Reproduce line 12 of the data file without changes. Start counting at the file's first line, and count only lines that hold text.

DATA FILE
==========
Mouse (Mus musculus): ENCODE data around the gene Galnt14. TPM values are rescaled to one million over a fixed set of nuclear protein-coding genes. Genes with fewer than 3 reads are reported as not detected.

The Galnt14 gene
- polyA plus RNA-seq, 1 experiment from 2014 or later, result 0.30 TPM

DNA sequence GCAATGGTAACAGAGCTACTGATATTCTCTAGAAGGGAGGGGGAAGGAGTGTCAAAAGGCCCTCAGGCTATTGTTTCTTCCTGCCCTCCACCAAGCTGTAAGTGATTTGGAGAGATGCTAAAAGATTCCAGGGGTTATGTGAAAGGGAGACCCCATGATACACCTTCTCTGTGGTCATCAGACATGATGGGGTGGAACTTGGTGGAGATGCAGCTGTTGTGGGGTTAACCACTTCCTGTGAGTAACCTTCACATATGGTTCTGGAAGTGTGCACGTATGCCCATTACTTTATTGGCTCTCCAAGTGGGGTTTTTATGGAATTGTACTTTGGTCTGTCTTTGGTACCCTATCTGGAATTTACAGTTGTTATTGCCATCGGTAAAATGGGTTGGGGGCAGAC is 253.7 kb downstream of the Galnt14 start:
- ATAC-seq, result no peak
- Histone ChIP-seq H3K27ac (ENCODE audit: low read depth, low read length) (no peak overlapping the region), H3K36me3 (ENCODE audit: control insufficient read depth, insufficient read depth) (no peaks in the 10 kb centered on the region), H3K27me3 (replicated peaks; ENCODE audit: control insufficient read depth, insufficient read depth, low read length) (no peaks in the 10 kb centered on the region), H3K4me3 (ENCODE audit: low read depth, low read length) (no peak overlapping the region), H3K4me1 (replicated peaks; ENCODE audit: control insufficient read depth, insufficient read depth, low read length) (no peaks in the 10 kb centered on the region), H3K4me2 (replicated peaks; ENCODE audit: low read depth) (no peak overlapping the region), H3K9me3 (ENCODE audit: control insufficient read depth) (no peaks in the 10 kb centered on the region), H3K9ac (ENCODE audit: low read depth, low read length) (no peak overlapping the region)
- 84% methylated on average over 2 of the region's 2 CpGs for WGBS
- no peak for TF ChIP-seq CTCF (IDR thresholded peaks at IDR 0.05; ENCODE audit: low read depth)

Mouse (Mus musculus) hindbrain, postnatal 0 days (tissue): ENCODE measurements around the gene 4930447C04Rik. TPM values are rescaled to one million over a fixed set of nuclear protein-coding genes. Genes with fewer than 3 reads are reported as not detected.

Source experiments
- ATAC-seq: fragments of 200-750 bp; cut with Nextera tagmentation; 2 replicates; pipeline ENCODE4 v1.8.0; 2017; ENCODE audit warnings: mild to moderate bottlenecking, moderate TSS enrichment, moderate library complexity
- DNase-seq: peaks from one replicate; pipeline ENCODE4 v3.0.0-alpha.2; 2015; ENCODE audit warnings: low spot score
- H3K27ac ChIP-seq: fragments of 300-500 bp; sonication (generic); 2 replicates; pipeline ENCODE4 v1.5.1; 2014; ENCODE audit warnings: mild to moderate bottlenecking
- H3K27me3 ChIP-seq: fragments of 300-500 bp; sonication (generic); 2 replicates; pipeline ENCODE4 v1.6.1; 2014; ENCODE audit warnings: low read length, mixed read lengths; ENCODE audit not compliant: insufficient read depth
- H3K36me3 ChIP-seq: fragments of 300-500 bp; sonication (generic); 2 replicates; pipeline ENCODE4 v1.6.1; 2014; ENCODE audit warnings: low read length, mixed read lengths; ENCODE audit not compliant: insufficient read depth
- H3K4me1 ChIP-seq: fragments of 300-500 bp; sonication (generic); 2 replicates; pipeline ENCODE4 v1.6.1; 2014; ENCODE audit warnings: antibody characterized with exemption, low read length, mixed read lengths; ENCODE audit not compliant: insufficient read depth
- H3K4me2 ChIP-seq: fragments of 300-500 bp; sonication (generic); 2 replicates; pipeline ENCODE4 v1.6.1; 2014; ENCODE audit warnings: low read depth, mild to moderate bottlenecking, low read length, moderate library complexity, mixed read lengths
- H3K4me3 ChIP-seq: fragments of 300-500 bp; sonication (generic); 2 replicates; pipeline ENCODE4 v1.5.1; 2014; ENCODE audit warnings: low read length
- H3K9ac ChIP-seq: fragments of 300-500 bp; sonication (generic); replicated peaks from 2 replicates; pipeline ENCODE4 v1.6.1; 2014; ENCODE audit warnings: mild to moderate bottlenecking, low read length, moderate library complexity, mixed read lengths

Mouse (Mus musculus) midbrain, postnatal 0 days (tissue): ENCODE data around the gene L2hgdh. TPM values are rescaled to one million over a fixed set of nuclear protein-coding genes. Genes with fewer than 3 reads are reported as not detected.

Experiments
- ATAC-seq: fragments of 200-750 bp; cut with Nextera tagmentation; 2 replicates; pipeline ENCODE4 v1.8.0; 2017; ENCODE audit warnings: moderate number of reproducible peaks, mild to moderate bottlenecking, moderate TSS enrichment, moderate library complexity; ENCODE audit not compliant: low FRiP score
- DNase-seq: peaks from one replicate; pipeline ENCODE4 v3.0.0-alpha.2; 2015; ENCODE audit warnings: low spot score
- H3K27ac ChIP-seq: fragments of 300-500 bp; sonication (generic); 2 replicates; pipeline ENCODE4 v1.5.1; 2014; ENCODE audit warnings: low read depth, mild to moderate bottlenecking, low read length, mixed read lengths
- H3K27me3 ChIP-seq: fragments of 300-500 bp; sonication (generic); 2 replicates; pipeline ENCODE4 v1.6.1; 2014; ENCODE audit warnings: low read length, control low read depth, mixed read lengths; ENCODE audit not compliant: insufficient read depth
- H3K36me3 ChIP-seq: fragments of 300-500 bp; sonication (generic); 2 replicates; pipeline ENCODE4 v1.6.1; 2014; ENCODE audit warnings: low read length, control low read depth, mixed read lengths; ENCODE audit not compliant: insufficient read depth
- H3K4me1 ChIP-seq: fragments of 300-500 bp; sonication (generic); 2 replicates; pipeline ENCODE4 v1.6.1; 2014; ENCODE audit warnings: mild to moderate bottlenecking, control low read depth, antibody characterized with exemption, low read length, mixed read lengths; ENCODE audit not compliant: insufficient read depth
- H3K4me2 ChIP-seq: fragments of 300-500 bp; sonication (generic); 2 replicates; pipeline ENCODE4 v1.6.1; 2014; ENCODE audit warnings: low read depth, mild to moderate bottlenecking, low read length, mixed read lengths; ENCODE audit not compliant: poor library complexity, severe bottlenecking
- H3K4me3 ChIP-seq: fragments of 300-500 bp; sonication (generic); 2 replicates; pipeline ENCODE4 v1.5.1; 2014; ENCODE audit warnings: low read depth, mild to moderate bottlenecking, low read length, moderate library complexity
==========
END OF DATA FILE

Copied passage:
- DNase-seq: peaks from one replicate; pipeline ENCODE4 v3.0.0-alpha.2; 2015; ENCODE audit warnings: low spot score